With peace established in Canaan, It is time to send the eastern tribes of Israel — Reuben, Gad, and part of Manasseh — back to their land across the Joran River:
1 At that time Joshua summoned the Reubenites and the Gadites and the half-tribe of Manasseh, 2 and said to them, “You have kept all that Moses the servant of the Lord commanded you and have obeyed my voice in all that I have commanded you. 3 You have not forsaken your brothers these many days, down to this day, but have been careful to keep the charge of the Lord your God. 4 And now the Lord your God has given rest to your brothers, as he promised them. Therefore turn and go to your tents in the land where your possession lies, which Moses the servant of the Lord gave you on the other side of the Jordan. 5 Only be very careful to observe the commandment and the law that Moses the servant of the Lord commanded you, to love the Lord your God, and to walk in all his ways and to keep his commandments and to cling to him and to serve him with all your heart and with all your soul.” 6 So Joshua blessed them and sent them away, and they went to their tents.
When Joshua assumed command of Israel upon the death of Moses, the second thing he does is command the people of Reuben, Gad, and Mannaseh, who have all been given land east of the Jordan River, to send their “men of valor” (גִּבּוֹרֵי הַחַיִל) across the Jordan to fight with the other tribes of Israel (10 tribes, because Manasseh has land in the middle of northern Canaan too) to take possession of the land.
When peace has come, the men of Manasseh, Gad, and Reuben will get to return to their allotments when the war is over, when all Israel has taken possession of Canaan.
Gad, Reuben, and Manasseh respond enthusiastically: “All that you have commanded us we will do, and wherever you send us we will go.”
This is loyalty. This is solidarity. This is Israel fighting together, for Gad and Reuben have no share in Canaan between the Jordan and the Great Sea itself, and Manasseh has enough of a share in the east to ignore the fight for its share in the west. They are fighting for their brothers, and not for their land.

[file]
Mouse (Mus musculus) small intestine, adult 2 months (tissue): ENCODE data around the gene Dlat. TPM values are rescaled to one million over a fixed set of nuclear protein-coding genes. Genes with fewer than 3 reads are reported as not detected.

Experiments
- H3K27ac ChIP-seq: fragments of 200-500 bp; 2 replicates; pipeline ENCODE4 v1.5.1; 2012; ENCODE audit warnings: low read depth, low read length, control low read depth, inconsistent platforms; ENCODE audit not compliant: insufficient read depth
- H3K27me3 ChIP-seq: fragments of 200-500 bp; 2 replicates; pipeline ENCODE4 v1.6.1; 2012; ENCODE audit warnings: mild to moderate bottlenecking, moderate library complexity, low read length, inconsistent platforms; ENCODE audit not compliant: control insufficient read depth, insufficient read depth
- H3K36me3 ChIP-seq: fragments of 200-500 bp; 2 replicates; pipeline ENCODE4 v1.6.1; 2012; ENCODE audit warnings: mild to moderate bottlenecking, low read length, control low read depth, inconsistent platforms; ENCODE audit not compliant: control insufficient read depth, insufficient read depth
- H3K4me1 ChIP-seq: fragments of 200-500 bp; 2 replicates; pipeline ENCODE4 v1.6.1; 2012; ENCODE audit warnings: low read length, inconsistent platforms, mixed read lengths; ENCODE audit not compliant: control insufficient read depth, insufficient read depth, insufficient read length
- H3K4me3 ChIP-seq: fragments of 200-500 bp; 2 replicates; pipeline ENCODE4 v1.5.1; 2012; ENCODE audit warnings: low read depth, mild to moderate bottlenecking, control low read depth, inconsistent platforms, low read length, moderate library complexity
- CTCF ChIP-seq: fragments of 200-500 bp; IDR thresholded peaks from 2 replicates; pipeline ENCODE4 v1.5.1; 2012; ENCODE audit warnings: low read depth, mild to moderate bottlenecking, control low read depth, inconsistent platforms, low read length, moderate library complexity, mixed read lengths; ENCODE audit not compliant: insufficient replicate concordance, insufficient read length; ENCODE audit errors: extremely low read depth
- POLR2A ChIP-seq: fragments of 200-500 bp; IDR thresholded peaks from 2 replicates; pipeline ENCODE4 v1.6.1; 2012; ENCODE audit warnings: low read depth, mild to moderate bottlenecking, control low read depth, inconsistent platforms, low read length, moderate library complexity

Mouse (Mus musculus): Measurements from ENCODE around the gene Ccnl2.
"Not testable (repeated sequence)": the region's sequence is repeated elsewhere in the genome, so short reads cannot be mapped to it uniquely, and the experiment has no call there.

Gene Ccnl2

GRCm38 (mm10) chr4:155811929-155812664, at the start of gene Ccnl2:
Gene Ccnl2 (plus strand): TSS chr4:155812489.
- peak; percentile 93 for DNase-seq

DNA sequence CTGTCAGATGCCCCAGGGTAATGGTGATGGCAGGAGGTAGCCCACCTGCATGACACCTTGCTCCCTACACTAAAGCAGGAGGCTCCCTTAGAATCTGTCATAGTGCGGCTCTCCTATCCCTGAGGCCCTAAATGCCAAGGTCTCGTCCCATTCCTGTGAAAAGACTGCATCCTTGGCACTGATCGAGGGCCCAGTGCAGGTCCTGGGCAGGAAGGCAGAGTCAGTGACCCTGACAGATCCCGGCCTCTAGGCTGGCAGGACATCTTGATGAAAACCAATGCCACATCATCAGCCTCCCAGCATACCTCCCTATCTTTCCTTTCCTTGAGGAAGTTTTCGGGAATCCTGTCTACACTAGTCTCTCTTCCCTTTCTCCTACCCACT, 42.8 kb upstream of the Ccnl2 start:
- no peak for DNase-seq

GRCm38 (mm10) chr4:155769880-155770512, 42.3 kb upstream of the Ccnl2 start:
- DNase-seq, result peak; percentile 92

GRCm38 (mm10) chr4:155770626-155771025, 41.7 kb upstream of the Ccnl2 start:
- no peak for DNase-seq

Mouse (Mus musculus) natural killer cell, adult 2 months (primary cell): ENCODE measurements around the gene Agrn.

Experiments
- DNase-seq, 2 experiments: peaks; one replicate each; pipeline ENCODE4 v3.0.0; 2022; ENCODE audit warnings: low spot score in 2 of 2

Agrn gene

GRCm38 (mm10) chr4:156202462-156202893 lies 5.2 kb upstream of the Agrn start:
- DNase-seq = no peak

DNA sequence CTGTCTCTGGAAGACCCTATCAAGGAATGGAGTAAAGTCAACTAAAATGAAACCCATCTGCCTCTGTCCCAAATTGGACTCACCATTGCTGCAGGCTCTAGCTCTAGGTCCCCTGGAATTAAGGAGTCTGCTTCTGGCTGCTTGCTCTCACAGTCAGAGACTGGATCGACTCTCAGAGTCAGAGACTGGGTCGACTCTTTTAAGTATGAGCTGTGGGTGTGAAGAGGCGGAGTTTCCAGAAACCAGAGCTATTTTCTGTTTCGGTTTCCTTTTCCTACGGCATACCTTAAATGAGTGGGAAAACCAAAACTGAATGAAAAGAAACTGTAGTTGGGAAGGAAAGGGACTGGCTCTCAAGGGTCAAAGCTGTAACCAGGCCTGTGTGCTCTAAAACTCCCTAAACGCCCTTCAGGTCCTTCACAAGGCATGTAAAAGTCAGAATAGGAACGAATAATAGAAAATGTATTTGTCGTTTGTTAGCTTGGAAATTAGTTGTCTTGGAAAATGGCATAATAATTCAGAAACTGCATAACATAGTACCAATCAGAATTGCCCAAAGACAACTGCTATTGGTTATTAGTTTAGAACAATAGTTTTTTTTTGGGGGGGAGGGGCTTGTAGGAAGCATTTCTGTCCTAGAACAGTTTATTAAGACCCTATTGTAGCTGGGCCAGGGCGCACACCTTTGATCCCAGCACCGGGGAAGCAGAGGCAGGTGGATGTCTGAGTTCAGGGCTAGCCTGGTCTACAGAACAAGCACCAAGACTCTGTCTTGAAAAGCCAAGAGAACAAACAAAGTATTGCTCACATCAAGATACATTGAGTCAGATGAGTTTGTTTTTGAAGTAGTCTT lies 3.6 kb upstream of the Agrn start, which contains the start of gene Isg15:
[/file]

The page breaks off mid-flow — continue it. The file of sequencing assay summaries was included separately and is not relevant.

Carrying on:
We see something similar here when Israel fights for its newfound Canaanite allies in Gibeon.
And now that the land is at least temporarily subdued (hint: it won’t last), and there rest on all sides for Israel (interesting that Joshua does not use the word “peace” here to describe this, as the Book of Joshua does not shy away from using the word peace שָׁל֔וֹם), Joshua is fulfilling his promise to the people of Gad, Reuben, and East Manasseh. They fulfilled their obligations — they fought for the patrimony of others while theirs was already secure — and so they will be allowed to go back home to their wives and children and land with
… much wealth and with very much livestock, with silver, gold, bronze, and iron, and with much clothing. Divide the spoil of your enemies with your brothers. (Joshua 22:8 ESV)
The three eastern tribes have kept their promises, and Joshua is keeping his. Because God has kept his promises.
The only condition they have been given is to remain steadfast in their worship of Israel’s God — a command given to all Israel, not just those who are going back their homes across the river.